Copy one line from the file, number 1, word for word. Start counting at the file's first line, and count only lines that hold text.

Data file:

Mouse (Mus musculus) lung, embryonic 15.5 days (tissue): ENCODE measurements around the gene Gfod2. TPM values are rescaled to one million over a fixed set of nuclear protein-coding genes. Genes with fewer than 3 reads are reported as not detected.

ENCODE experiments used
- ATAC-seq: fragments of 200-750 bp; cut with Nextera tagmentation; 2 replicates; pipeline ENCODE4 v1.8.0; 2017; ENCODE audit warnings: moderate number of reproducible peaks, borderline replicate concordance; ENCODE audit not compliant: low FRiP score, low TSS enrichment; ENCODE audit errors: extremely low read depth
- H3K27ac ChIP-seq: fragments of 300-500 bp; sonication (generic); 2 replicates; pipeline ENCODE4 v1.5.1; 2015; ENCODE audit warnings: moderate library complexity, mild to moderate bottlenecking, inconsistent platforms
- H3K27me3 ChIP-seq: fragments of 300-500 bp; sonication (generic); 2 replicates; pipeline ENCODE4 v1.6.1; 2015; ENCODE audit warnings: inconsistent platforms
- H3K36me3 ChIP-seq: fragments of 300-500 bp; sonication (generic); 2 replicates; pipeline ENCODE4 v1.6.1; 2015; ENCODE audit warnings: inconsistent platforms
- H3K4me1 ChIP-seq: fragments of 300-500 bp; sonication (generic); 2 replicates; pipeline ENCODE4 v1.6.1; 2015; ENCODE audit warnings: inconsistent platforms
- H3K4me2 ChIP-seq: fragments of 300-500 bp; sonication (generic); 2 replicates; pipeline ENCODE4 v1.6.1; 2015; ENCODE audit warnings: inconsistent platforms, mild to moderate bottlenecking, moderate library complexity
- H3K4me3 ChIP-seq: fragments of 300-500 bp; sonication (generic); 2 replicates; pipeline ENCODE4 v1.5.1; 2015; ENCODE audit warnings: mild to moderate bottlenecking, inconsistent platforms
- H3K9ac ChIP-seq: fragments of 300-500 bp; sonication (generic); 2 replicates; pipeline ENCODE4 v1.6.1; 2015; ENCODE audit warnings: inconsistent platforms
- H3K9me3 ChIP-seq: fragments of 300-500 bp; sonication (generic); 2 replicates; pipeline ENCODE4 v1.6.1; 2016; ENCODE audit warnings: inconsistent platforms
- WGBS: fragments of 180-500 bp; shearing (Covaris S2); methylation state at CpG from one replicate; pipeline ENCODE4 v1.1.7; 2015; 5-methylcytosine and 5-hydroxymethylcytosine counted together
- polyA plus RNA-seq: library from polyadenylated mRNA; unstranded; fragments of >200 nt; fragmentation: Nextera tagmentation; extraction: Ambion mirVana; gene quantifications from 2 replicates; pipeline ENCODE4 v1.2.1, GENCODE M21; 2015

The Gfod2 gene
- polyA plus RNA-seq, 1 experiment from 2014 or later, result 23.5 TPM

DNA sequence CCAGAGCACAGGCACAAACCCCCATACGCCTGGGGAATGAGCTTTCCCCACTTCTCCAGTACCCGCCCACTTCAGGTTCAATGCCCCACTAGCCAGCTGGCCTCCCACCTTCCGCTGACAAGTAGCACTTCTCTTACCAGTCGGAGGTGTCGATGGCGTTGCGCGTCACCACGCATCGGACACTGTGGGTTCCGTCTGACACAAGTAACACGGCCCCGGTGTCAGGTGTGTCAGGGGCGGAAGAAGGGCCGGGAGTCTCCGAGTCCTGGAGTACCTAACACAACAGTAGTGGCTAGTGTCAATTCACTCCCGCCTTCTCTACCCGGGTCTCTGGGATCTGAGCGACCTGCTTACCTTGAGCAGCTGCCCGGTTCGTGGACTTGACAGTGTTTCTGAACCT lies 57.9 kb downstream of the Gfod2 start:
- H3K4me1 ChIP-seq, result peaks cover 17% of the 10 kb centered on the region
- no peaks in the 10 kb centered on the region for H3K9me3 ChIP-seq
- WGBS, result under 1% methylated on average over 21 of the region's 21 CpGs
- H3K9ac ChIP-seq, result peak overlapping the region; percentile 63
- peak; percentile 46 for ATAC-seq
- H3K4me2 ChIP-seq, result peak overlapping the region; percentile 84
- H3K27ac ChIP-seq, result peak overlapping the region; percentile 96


Mouse (Mus musculus) lung, embryonic 15.5 days (tissue): ENCODE measurements around the gene Gfod2. TPM values are rescaled to one million over a fixed set of nuclear protein-coding genes. Genes with fewer than 3 reads are reported as not detected.